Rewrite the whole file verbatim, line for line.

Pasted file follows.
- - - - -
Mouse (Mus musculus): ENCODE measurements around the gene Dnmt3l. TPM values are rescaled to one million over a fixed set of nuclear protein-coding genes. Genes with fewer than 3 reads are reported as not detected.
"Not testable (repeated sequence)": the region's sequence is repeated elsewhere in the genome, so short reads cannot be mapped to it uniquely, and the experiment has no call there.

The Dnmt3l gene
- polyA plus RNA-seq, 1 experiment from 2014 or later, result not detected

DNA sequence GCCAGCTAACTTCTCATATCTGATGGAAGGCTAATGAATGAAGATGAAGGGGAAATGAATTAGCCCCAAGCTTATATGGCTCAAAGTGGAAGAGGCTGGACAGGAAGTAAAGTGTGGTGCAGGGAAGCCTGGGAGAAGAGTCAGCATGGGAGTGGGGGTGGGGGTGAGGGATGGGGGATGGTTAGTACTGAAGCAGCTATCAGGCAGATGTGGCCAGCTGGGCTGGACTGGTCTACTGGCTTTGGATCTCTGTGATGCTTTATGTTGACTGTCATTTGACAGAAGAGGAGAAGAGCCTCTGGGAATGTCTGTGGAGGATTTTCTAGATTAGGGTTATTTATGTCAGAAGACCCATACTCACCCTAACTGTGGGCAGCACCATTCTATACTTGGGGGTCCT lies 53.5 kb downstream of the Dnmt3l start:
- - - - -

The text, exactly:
Mouse (Mus musculus): ENCODE measurements around the gene Dnmt3l. TPM values are rescaled to one million over a fixed set of nuclear protein-coding genes. Genes with fewer than 3 reads are reported as not detected.
"Not testable (repeated sequence)": the region's sequence is repeated elsewhere in the genome, so short reads cannot be mapped to it uniquely, and the experiment has no call there.

The Dnmt3l gene
- polyA plus RNA-seq, 1 experiment from 2014 or later, result not detected

DNA sequence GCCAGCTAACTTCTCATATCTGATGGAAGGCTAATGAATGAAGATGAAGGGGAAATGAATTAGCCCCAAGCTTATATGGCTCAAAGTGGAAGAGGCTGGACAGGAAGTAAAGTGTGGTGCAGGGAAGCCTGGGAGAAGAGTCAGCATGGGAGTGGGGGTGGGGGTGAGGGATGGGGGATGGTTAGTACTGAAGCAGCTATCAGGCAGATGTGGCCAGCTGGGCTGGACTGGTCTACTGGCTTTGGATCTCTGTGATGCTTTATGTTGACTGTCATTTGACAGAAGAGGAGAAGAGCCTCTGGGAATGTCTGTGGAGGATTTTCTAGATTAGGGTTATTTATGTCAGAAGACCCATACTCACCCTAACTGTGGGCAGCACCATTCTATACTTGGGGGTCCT lies 53.5 kb downstream of the Dnmt3l start: